Height of buildings has been regulated in some semi-rural areas for the purpose of halting the spread of urbanization (as Dale suggests). For a concrete example, Orange County adopted some such regs, which included height of buildings... in 1935. The height of buildings has been part of the 1926 Standard State Zone Enabling Act (SSZEA) which served as template for many other laws that authorize regs on the height of buildings.
"Arbitrary and capricious" (which you suggested in comments might be a challenge to these) is actually a fairly easy threshold/test to meet, despite what its name might suggest. "We adopted these regs to stop the spread of urbanization" would almost certainly pass that threshold. Comparing the height of buildings with that of trees is a non-sequitur with respect to "arbitrary and capricious"; even arguing that "we want our trees to look taller so we limit the height of buildings well below that of trees" is something that would almost certainly pass the "arbitrary and capricious" test.
You might have more luck with a substantive due process test, whether (1) law & regulation "advances a legitimate governmental interest" and (2) it is "reasonable means to achieve that goal". But...
Most of the lawsuits regarding building/zoning regs have attacked interpretations of vaguer wordings like "harmonious" (with nearby architecture) on grounds of vagueness, when generally applied by the regulating bodies as "I know it when I see it". I haven't seen mention or discussion of height regulations being successfully attacked in their basic function. However, there have been some lawsuits based on the granting of special exemptions from general height regs though.
There is a height-related case predating zoning regs as such, namely Williams v. Paker 188 US 491 (from 1903) in which post hoc limits on the height of buildings was essentially judged constitutional ("we are of opinion that the statute in question cannot be adjudged in conflict with the federal Constitution"), even if it meant partially demolishing a building, as long as compensation was provided... sometime thereafter.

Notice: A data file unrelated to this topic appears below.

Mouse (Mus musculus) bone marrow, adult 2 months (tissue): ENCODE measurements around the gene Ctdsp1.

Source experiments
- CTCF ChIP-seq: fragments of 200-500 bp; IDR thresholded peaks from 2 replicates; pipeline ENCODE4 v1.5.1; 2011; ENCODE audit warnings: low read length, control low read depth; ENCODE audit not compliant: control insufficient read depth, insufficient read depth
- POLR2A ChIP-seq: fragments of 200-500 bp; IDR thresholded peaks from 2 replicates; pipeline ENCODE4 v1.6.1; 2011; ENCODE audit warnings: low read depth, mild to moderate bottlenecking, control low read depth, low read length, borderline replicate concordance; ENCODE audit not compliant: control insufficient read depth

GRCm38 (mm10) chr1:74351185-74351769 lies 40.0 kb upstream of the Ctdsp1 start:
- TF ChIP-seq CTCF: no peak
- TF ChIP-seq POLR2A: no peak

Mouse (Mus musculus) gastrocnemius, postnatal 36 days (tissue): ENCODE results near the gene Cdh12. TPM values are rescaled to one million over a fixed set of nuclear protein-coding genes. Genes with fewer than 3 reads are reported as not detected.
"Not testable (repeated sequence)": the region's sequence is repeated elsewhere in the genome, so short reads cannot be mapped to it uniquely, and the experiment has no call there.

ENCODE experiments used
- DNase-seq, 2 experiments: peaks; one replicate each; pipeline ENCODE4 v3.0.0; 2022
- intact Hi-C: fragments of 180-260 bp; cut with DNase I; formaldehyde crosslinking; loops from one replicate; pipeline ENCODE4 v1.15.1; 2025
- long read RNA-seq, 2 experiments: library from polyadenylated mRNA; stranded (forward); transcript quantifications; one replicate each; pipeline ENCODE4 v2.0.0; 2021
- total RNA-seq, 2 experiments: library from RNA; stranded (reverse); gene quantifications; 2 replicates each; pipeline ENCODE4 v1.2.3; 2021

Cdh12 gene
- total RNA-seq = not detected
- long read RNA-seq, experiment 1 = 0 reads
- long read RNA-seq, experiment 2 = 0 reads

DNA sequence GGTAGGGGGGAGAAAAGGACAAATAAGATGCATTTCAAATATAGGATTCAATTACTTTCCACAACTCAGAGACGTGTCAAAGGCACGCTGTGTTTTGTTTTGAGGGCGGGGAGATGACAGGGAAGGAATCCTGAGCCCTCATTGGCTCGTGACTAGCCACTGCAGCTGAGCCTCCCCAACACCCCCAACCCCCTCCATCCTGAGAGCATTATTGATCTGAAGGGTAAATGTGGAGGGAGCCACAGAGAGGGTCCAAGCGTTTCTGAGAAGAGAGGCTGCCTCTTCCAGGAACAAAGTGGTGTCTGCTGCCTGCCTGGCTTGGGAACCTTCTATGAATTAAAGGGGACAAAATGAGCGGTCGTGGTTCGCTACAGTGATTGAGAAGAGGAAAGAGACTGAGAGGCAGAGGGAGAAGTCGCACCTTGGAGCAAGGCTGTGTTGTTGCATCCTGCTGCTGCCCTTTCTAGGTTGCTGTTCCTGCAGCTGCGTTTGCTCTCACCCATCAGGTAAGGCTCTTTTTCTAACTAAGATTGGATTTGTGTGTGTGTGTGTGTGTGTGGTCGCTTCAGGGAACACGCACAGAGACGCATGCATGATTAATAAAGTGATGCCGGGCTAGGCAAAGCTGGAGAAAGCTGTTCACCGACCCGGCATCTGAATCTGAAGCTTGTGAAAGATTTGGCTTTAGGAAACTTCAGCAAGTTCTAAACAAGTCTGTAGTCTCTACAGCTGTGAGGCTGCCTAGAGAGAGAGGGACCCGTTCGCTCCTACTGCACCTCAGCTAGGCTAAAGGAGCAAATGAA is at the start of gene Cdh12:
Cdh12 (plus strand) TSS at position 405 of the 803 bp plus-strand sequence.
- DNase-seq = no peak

I think this might vary by state (constitution), but in New Hampshire at least, rational basis review is generally used for zoning regulations.
In so holding, the [NH Supreme] Court overruled two earlier cases to the extent that they don’t comply with the newly enunciated rational basis test: Metzger v. Town of Brentwood, 117 N.H. 497 (1977), which held that requiring 200 feet of frontage was unconstitutional where 123 feet “provided ready access,” and Powers v. Town of Hampton, 125 N.H. 273 (1984), which held that requiring a 24-foot wide fire lane was unconstitutional where 15 feet was sufficient. These cases factored a least-restrictive-means analysis into the rational basis test, which the Court has now ruled inappropriate.
I don't know of a (more recent) federal case involving zoning regs and some physical measurements, but in (1974) Village of Belle Terre v. Boraas a similar standard was upheld (7-2) at least on restricting dwellings to “one family”:
An ordinance restricting land use to “one-family” dwellings did not involve a procedural disparity, did not deprive any group of a fundamental right, and is rationally related to a permissible government objective. Justice William O. Douglas delivered the opinion of the 7-2 majority. The [US Supreme] Court held that the Village of Belle Terre’s ordinance restricting land use to one-family dwellings did not violate the Equal Protection Clause of the Fourteenth Amendment because the ordinance was not arbitrary, did not unreasonably apply to some individuals and not others, and was reasonably related to a rational state objective. The Court also held that the ordinance did not violate the Due Process Clause because it did not deny anyone a fundamental right such as the rights to travel, association, and privacy.
The neighbor nuisance argument on height (that you've also mentioned) mostly applies in areas without explicit (height) regs, i.e. it has been sometimes used as an ad-hoc substitute for lack of explicit height regs.
In summary, I think it will be an uphill fight to show that (uniform) height restrictions are unconstitutional, even in a rural area.